All-Stars Vote: Deft

Deft didn’t collapse toward the tail end of the season or internationally. He performed well against Uzi, and the technique of his laning with meiko still made him incontestable domestically. Though Uzi’s popularity and laning skill will win him the fan vote, Deft is unchallenged as an overall AD carry in the LPL.


2016 Award: Cho "Mata" Sehyeong

I heavily criticized Mata during summer split, partly because of his over-aggressive laning phase frequently leading him to getting caught out and his apparent lack of synergy with Uzi. During the Spring, however, Mata’s individual play-making and ability to control the map made him a contender for best support in the world, especially after his Mid-Season Invitational performance.

Aside from these factors, Mata’s intangibles are also highly praised. Royal Never Give Up succeeded in part because of his strong leadership. Though he did decline in the summer in terms of map play and consistency, he still had strong mechanical showings that don’t remove him from consideration. He also was the best performing support at the World Championship, despite persistent laning phase-related struggles, making him the best support in LPL of the year.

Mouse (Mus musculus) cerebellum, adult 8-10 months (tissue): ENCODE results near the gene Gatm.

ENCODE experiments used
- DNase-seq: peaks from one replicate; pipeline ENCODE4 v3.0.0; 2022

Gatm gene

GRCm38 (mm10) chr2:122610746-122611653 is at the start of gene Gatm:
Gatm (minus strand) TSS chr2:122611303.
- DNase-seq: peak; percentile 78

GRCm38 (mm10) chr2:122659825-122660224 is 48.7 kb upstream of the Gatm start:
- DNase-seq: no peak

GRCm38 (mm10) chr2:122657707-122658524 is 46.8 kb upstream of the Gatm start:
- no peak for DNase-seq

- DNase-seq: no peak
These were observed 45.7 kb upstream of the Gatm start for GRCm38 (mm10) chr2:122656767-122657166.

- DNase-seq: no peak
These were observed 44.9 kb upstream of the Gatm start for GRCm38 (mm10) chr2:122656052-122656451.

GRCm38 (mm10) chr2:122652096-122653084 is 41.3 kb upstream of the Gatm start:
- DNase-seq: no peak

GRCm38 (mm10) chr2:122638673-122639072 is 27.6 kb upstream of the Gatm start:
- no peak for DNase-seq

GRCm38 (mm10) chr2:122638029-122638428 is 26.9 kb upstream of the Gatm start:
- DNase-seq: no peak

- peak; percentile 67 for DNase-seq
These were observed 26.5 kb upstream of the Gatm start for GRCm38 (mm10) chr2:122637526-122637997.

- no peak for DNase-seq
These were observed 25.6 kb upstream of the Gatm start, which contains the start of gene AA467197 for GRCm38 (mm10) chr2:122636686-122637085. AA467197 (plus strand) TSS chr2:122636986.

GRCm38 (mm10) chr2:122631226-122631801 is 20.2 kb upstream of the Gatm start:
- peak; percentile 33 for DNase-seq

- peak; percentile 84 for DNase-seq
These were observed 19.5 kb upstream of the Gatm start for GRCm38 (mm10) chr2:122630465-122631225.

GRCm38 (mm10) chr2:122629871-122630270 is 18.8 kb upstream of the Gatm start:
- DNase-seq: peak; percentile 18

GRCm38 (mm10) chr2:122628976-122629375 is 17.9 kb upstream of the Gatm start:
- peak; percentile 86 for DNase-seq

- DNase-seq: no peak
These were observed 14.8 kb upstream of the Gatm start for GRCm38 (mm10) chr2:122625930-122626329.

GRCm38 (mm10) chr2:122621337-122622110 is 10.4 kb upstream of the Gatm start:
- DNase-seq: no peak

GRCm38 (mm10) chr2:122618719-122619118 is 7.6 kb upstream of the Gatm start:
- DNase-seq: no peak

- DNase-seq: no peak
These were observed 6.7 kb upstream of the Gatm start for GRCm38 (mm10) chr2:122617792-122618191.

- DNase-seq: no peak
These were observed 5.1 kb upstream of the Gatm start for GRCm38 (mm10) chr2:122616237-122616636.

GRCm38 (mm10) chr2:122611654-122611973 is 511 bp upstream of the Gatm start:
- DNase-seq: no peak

All-Stars Vote: meiko

Though Mata performed better at the World Championship, given his laning mishaps his level wasn’t drastically above meiko’s. meiko was a major part of EDward Gaming’s success in the summer split, and I’ve previously argued that he was the MVP of the team, facilitating Clearlove’s jungling style and bringing out more of Deft’s laning.

meiko’s World Championship performance notwithstanding, the overall body of his work in the summer split makes him my choice for the All-Stars vote based upon immediacy. It will also be fulfilling to see this complete LPL bot lane perform for one last time before the two of them separate. They've built their strength as a duo for two years, and sending them to All-Stars together would end this chapter in EDG's history on a light-hearted note.

Kelsey Moser is a staff writer for theScore esports. You can follow her on Twitter.